THE ROMAN REPUBLIC

GENERALIZATION:
 The growth of Rome from a small city-state into a great empire during the period of the Roman Republic is one of the most amazing success stories in all history.  In some ways, it is surprising that Rome even managed to survive during this period.  On the other hand, close examination shows that Roman success in the days of the Republic was no accident.  Comment.
POTENTIAL ID'S:
VIRTUS, PIETAS, GRAVITAS, FASCES, CONSULS, PATRICIANS, PLEBIANS, STRUGGLE OF ORDERS, TWELVE TABLES, SECESSIO, LEX HORTENSIA, TRIBUNES, CAMILLUS, GAULS, FIRST PUNIC WAR, SECOND PUNIC WAR, HANNIBAL, FABIUS MAXIMUS, THIRD PUNIC WAR

I.  Intro.
II.  Roman character, emphasis on "virtus"
III.  Roman constitution
 A.  Roman govt. under kings
  1.  Basis of royal power (imperium)
  2.  Limitations on royal power
   a.  tribal assembly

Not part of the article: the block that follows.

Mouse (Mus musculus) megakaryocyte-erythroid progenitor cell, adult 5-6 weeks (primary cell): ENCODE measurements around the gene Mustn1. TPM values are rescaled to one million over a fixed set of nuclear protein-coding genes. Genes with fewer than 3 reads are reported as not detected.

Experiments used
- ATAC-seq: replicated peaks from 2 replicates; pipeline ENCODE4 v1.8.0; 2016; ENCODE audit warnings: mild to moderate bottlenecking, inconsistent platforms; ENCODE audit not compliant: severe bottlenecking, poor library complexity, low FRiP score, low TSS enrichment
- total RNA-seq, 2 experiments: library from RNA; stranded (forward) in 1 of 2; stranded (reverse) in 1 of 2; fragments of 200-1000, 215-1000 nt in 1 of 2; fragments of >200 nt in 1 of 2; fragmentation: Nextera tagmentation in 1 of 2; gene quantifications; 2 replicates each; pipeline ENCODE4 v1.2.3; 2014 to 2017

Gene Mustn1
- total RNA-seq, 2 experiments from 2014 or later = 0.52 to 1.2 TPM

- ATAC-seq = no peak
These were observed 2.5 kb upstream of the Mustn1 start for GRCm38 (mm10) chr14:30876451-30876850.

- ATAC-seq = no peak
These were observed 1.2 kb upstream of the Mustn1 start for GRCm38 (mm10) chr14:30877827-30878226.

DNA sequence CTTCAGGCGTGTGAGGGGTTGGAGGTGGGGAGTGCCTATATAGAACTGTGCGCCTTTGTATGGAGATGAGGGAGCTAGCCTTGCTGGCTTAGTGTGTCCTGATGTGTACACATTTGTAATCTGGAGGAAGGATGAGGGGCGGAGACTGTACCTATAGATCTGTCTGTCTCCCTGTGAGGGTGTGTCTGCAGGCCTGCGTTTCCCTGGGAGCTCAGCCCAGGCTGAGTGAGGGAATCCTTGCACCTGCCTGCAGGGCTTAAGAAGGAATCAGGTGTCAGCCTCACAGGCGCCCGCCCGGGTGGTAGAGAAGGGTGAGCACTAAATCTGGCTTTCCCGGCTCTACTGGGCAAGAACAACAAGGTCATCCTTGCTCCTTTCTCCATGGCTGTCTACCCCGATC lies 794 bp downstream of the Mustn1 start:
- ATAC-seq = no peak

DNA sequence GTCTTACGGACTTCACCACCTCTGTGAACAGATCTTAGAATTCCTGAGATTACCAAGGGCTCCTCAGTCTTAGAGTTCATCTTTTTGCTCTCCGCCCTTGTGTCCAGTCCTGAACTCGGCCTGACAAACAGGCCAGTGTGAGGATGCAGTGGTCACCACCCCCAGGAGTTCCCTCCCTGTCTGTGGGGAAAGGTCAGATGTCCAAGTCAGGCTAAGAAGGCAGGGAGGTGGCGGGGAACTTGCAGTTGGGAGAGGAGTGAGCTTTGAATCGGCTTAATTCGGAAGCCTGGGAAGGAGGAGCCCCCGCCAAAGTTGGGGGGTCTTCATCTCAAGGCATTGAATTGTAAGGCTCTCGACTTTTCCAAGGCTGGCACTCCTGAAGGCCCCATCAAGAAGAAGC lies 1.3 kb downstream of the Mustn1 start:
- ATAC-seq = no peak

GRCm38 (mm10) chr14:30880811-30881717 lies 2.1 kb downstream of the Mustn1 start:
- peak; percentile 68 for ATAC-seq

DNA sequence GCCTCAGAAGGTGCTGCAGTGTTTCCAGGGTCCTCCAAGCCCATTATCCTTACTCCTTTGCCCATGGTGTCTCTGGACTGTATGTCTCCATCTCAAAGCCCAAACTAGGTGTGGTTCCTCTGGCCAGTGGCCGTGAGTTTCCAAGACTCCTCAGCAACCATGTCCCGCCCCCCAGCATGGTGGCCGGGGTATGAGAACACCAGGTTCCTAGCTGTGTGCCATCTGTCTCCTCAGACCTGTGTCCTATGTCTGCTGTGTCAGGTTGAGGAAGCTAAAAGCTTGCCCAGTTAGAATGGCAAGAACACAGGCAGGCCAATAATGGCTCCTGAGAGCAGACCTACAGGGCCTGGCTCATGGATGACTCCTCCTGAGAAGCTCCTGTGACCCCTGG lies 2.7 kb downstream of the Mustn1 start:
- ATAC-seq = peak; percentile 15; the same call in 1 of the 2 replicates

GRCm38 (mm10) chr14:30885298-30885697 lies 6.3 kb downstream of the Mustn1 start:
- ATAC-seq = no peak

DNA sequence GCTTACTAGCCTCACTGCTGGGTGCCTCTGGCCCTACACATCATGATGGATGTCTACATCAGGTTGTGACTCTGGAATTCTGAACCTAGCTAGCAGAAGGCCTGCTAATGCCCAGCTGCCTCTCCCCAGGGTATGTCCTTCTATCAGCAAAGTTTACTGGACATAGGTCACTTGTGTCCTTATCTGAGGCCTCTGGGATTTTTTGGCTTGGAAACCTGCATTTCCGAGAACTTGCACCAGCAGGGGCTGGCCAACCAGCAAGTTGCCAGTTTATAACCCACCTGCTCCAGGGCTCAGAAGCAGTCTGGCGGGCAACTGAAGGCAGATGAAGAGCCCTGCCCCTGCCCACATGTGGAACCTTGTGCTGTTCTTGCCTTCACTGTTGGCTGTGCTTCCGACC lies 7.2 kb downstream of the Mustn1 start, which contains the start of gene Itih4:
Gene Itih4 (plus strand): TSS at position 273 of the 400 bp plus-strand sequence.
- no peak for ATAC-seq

b.  senate
  3.  Patron/client relationships
 B.  Changes made during early republic
  1.  Consuls
  2.  Pontifex maximus
  3.  Praetors, Quaestors, Aediles
  4.  Role of senate
 C.  Struggle of orders
  1.  Patrician/Plebians differences
  2.  Secessio
  3.  Tribunes (470)
  4.  Decemviri/Twelve Tables (451-450)
  5.  Right to Inter-marriage (444)
  6.  Right to hold offices
  7.  Lex Hortensia (287)
IV.  Conflicts with immediate neighbors (500-300 B.C.)
   A.  Etruscans/Latins
   B.  Mountain peoples: Sabines/Aequi/Volsci
   C.  Keys to success
V.  Wider conflicts throughout Italian peninsula (300-264)
   A.  Samnite wars
   B.  Italian Greeks
VI.  Conflicts with Carthage and Macedon (264-146)
    See also  Hannibal Barca and the Punic Wars, a very impressive collection of information, timelines, links, etc.

   A.  First Punic War (264-241)
   B.  Second Punic War/First Macedonian War (218-201)
   C.  Third Punic War (149-146)
   D.  Second Macedonian War (197)
   E.  Third Macedonian War (171-168)
   F.  Fourth Macedonian War (149-146)